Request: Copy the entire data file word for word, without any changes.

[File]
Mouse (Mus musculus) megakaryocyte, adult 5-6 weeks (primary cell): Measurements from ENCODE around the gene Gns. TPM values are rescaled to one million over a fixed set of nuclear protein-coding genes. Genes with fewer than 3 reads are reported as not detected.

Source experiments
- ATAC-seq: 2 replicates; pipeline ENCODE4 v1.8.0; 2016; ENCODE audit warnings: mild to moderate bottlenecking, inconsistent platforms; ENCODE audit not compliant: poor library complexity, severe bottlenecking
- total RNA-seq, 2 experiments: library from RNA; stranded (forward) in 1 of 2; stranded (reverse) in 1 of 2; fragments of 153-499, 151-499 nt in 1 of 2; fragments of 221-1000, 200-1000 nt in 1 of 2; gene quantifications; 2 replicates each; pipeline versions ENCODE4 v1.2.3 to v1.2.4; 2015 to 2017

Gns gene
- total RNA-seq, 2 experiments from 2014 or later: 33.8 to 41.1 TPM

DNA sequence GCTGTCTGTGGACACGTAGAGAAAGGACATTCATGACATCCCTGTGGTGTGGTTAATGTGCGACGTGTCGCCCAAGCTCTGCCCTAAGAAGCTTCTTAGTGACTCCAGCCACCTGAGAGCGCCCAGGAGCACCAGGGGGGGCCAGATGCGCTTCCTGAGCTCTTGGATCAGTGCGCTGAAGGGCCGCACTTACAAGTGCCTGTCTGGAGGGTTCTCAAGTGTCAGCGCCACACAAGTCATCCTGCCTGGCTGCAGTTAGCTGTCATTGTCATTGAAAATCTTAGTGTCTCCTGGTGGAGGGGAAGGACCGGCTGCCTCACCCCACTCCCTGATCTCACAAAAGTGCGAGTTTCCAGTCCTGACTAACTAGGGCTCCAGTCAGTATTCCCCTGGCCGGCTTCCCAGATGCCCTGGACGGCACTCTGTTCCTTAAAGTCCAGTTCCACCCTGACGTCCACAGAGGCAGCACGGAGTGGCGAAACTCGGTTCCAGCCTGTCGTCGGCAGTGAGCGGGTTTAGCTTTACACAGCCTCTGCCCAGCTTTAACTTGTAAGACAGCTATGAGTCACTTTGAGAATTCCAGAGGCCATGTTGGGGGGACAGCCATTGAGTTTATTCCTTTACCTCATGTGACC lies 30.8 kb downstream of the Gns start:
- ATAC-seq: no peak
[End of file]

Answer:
Mouse (Mus musculus) megakaryocyte, adult 5-6 weeks (primary cell): Measurements from ENCODE around the gene Gns. TPM values are rescaled to one million over a fixed set of nuclear protein-coding genes. Genes with fewer than 3 reads are reported as not detected.

Source experiments
- ATAC-seq: 2 replicates; pipeline ENCODE4 v1.8.0; 2016; ENCODE audit warnings: mild to moderate bottlenecking, inconsistent platforms; ENCODE audit not compliant: poor library complexity, severe bottlenecking
- total RNA-seq, 2 experiments: library from RNA; stranded (forward) in 1 of 2; stranded (reverse) in 1 of 2; fragments of 153-499, 151-499 nt in 1 of 2; fragments of 221-1000, 200-1000 nt in 1 of 2; gene quantifications; 2 replicates each; pipeline versions ENCODE4 v1.2.3 to v1.2.4; 2015 to 2017

Gns gene
- total RNA-seq, 2 experiments from 2014 or later: 33.8 to 41.1 TPM

DNA sequence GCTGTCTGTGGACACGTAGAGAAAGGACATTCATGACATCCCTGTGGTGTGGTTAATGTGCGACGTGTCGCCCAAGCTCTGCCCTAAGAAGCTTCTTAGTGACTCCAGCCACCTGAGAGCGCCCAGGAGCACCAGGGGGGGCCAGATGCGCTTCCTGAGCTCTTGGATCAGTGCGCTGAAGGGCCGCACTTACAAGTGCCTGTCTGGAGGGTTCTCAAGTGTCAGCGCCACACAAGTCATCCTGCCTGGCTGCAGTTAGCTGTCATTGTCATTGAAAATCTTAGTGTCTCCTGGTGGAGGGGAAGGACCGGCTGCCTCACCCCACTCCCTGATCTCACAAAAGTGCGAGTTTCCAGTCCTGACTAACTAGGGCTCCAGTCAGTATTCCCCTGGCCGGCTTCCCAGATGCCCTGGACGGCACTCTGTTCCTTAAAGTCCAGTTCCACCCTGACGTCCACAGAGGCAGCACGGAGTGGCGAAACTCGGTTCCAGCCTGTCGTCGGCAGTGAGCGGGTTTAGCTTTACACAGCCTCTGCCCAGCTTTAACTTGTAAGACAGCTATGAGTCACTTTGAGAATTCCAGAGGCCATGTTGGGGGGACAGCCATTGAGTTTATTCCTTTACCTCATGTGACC lies 30.8 kb downstream of the Gns start:
- ATAC-seq: no peak